Anyone out there who finds themselves in a situation like what we just had, here is what I recommend, keeping in mind that I’m not an attorney and not qualified to give legal advice. I’m just relaying what worked for me.
Research the applicable laws before you start work and make sure you’re staying within them.
If you have done that and are still being harassed unfairly, log and save all communications. Get everything in writing that you possibly can.
Keep detailed records and take a lot of pictures and videos with verifiable dates.
If it’s legal to do so where you live, install a video surveillance system that allows you to record incidents and save the videos for later publication if needed. I used the Ring system and so far I am thrilled with the capabilities. Based on my detailed timeline, it seems that video was what made the situation start to turn around for us. If I had known how this would go I would have installed it sooner.
Get guidance from your attorney if you think it is warranted.
2. With some light colored markers or colored pencils, color around the outside edge of the faux stamp sheet and inside some of the open areas inside the stamps.
3. If you own any rubber stamps with postal type words or sayings on them, get them out and stamp them on some white or light colored paper to make parts to collage onto your stamp designs.
4. Tear or cut the words out and glue one onto each rectangle.
5. Take some border stamps and stamp them in black ink around the composition to make a border. I used some fairly bold stamps because the black rectangles in the original printout are pretty bold and dark so a strong border will help balance the whole composition.
6. Add some color with other rubber stamps from your collection. I’m currently working on Christmas cards and party invitations so I used some rubber stamps that would fit into use on those kinds of items – either on the actual card or on the envelope.
7. When I make a stamp sheet like this that is designed to be viewed as a whole composition as well as single stamps, I take the original and get color copies made of it. Then I cut out individual stamps from the color copies to use on other projects and keep the original to display intact.
My husband and I have been gifted season tickets to the Repertory Theatre of St. Louis preview nights by his parents and it is our custom to go to dinner with then before each new production. Usually I like to ask if any of the party are familiar with the play. If it is adapted from a book, I want to know if anyone has read it and what they thought of it. Until recently I haven’t seen a lot of live plays so I’m trying to learn as much as I can.
I read “Pride and Prejudice” long ago and I’ve seen both modern and period style movie adaptations of the novel, but none of these were recent and fresh in my memory. I described what the story was about to the best of my ability to our party and my husband said “So it’s like a chick flick”. Coming from my husband this is not a put down. He likes “chick flicks” – he is the one who introduced me to Hallmark Christmas Movies for the first time which also could be considered “chick flicks” but whose audience is around 30% men. I searched for podcasts about “Pride and Prejudice” to learn more about the history and context of the original novel and came across an episode of “The Drunk Guys Book Club Podcast” in which they admitted that they read the book because it’s something that one probably should read if one has aspirations of being well-read. They admitted it was not their usual taste but they are aware the story is enjoyed by many women even in the present day.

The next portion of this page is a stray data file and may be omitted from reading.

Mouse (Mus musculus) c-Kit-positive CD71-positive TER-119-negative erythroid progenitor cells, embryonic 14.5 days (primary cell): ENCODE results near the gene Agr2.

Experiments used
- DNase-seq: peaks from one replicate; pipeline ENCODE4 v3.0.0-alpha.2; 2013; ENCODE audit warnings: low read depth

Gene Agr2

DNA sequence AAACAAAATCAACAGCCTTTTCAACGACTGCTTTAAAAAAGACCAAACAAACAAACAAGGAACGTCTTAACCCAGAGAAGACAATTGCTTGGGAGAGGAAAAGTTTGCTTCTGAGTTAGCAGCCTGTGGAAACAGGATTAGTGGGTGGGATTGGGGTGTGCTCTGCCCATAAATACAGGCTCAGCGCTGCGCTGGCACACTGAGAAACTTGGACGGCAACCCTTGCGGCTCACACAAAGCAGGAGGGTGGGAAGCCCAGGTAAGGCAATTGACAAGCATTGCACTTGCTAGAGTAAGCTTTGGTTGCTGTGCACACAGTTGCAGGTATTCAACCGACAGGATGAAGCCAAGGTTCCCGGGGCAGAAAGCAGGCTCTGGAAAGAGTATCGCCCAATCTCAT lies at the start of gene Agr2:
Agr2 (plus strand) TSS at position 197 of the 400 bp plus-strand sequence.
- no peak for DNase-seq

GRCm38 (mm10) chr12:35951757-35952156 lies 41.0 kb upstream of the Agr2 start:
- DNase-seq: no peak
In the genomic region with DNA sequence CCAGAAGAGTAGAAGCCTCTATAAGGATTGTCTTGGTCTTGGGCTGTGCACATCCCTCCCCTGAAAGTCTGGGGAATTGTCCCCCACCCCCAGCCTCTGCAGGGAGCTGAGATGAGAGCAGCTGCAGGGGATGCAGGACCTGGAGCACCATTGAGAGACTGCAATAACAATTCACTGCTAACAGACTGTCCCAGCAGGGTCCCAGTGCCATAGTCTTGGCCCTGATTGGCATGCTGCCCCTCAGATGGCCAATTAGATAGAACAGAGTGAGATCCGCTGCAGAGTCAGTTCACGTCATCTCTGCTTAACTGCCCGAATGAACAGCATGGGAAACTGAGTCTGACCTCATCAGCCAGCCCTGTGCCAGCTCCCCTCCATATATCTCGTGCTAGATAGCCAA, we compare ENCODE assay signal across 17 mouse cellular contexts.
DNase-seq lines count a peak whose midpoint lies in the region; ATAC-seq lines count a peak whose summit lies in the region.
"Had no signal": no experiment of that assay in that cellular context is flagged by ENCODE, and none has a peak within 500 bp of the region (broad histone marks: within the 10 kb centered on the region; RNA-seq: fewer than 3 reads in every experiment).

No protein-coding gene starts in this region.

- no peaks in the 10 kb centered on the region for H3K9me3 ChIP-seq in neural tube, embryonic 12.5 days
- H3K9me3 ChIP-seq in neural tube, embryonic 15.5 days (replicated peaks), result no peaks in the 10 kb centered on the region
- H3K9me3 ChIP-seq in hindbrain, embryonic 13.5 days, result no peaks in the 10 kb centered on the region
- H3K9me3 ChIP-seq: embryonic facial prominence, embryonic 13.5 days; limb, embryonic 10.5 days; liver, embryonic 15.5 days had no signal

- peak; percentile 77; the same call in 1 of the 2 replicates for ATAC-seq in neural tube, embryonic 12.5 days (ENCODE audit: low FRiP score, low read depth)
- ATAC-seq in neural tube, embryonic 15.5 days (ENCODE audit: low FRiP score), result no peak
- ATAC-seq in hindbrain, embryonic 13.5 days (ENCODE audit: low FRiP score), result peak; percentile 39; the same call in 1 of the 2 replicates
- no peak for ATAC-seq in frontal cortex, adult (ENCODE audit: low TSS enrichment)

The central driver of the plot is an English country family with an estate that legally must be left to a male heir and is entailed – it cannot be divided up among the daughters of the family which has no sons to provide for their future support. The daughters must find husbands who are able and willing to support them and if circumstances make it necessary, the possibly future widowed mother and any sisters who don’t find husbands. The closest male heir is a cousin and it would be advantageous for the family of one of the daughters could wed him so at least some of the family remains connected to the estate.
If this plot sounds familiar, it’s because it’s similar to Downton Abbey, a popular television historical drama that familiarized many Americans with entailment and primogeniture and how those practices affected landed families in the UK that were trying to preserve estates and retain social status. It wasn’t always possible in real life to do that and indulge in romantic love at the same time. Pride and Prejudice the play makes no attempt to explore the fates of the working class or servant class which have very different concerns. American life in the present day has many differences to the landed gentry life of the early 1800s or the aristocratic life of the early 1900s depicted in Pride and Prejudice and Downton Abbey respectively. Regency England is so far from life in the US in 2019 but not so distant that we can’t enjoy this play today.
It isn’t always easy in the present day to find romantic love even when women have a lot more freedom and economic independence. I thought about this while watching the play because when I was dating my now husband, I told him that I might eventually sell the two small homes I own, but I wasn’t going to promise to sell them at any particular time or at all. I told him that I would of course take his opinions about managing them into account and make decisions that were best for us as a couple, but since I could afford to maintain the properties with my own money I was going to be the final decision maker. I told him if that was a dealbreaker for him to tell me now.